x_m = torch.empty(10000,1, dtype=torch.float)
x_c = torch.empty(10000,1, dtype=torch.float)

for t in range(batchlen):
if y[t] == 0:
x_m[t] = torch.normal(-1, 1.3, size=(1,1))
x_c[t] = torch.normal(-1, 0.1, size=(1,1))
elif y[t] == 1:
x_m[t] = torch.normal(1, 1.3, size=(1,1))
x_c[t] = torch.normal(1, 0.1, size=(1,1))

Thank you so much! Really appreciate your help.

Hi atl!

It sounds like you are calculating your accuracy backwards.

If you’re getting an accuracy of 3% on a binary problem, then you
could just as well be making predictions with 97% accuracy by
swapping your “0” predictions for “1” and vice versa.

Is your loss decreasing sensibly as you train?

The way you construct x should work, but it would be a lot cleaner
(and more efficient) if you would get rid of the for and if statements.

You can do it all with pytorch tensor operations, which, in general, is
to be preferred.

I think I would do something like:

x_m = (1 - y) * torch.normal (-1.0, 1.3, size = (10000, 1)) + y * torch.normal (1.0, 1.3, size = (10000, 1))
x_c = (1 - y) * torch.normal (-1.0, 0.1, size = (10000, 1)) + y * torch.normal (1.0, 0.1, size = (10000, 1))
x = ((x_m, x_c), 1)

This has the minor disadvantage that you generate twice as many
random samples as you need, throwing half away, but it looks simpler
and easier to read to me than the fancier (and more efficient)

As an aside, notice that for the second of your two input values
(the x_c piece), the means of your two distributions (that is, for
y = 0 and y = 1) differ by about fifteen standard deviations,
having in practice no overlap. Therefore it should be very easy
to construct a perfect classifier. After you get this working, it might
be fun to make the standard deviation of your x_c distributions
something like 1.0 so that the y = 0 and y = 1 distributions do,
in fact, overlap, and see how large an accuracy you can achieve
in practice with your network vs. the maximum theoretical accuracy.


K. Frank

Hi K.Frank!

Thank you so much again for your help.

I implemented your version of creating the input nodes without the loops, works like a charm. Thank you again also for the long explanation - this is super helpful for learning!

Regarding the accuracy: yes, that is also what I thought. And the loss decreases from 0.7 to 0.001 during the course of training, so I figured there must be a mistake somewhere in my accuracy calculation.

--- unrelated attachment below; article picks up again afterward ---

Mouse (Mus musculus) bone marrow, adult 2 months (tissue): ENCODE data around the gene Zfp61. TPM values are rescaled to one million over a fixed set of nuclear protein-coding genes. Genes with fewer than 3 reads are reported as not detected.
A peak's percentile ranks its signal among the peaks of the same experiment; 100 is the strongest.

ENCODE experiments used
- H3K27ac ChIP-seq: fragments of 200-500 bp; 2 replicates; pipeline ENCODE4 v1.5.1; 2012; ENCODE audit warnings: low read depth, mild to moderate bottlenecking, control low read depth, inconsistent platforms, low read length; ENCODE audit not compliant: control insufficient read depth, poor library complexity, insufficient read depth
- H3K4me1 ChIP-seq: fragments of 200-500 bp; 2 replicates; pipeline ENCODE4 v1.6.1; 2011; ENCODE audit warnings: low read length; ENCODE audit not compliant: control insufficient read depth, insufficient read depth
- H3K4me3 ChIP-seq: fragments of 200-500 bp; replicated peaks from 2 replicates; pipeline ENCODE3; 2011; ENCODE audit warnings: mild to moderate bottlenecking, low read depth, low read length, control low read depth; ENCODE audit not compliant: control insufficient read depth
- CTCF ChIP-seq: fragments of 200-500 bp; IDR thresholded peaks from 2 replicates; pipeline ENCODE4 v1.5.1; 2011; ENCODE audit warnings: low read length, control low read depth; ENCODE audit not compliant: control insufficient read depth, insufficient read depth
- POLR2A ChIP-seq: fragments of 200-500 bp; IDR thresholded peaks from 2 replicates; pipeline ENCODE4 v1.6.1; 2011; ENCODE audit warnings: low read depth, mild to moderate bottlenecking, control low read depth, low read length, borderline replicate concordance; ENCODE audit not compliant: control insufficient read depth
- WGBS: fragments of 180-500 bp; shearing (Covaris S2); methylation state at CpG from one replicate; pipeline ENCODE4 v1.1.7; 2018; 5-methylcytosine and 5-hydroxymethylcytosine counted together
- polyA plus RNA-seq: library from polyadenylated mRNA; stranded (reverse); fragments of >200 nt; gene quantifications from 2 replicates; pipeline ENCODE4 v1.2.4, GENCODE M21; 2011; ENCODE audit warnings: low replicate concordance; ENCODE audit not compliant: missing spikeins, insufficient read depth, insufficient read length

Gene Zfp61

define accuracy function

def binary_acc(pred, target):
pred_tag = torch.round(pred)

correct_results_sum = (pred_tag == target).sum().float()
acc = correct_results_sum/target.shape[0]
acc = acc*100

return acc

This is the function I use, I compare just generally where the (rounded) output corresponds to the target. I tried it on two other toy tensors and it worked sensibly.
Can you spot my mistake?

Thank you so much!


Hello atl!

Based on what you have said, you have taken the sigmoid()
out of your network. (Correct, because you changed your loss
function to BCEWithLogitsLoss().) But you have also taken
the sigmoid() out of your accuracy calculation.

Without the network sigmoid() the tensor pred will contain
values that can range from -inf to inf. (We generally call
these kinds of predictions logits.) So pred_tag will be integers
that also range, in principle, from -inf to inf, and will rarely
match your target of 0 or 1.

You could put the sigmoid() back in your accuracy calculation.
Or, probably a little bit nicer, compare

(pred > 0.0).long() == target

to test for correct predictions. (And make sure you understand
what this is doing, and why it works.)

Good luck.

K. Frank

Hi K.Frank,

thank you so much for this hint. Of course it couldn’t work without the sigmoid() in my accuracy function. Added it back in and everything works perfectly now.

Thank you su much for your comments & feedback! That was great help and saved me days of debugging :slight_smile: